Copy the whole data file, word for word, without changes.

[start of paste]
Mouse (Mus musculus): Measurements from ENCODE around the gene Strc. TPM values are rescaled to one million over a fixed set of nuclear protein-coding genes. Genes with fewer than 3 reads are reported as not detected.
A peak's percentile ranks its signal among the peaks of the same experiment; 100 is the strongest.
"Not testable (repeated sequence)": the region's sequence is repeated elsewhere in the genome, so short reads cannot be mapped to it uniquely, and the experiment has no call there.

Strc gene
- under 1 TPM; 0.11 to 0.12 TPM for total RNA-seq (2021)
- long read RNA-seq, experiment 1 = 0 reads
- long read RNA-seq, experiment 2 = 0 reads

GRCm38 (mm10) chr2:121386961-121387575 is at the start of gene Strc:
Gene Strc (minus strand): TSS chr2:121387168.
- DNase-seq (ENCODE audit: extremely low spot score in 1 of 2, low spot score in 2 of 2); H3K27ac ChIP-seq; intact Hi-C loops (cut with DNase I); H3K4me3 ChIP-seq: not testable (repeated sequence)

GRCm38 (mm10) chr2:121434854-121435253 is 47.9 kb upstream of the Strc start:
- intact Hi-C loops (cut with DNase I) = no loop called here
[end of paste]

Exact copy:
Mouse (Mus musculus): Measurements from ENCODE around the gene Strc. TPM values are rescaled to one million over a fixed set of nuclear protein-coding genes. Genes with fewer than 3 reads are reported as not detected.
A peak's percentile ranks its signal among the peaks of the same experiment; 100 is the strongest.
"Not testable (repeated sequence)": the region's sequence is repeated elsewhere in the genome, so short reads cannot be mapped to it uniquely, and the experiment has no call there.

Strc gene
- under 1 TPM; 0.11 to 0.12 TPM for total RNA-seq (2021)
- long read RNA-seq, experiment 1 = 0 reads
- long read RNA-seq, experiment 2 = 0 reads

GRCm38 (mm10) chr2:121386961-121387575 is at the start of gene Strc:
Gene Strc (minus strand): TSS chr2:121387168.
- DNase-seq (ENCODE audit: extremely low spot score in 1 of 2, low spot score in 2 of 2); H3K27ac ChIP-seq; intact Hi-C loops (cut with DNase I); H3K4me3 ChIP-seq: not testable (repeated sequence)

GRCm38 (mm10) chr2:121434854-121435253 is 47.9 kb upstream of the Strc start:
- intact Hi-C loops (cut with DNase I) = no loop called here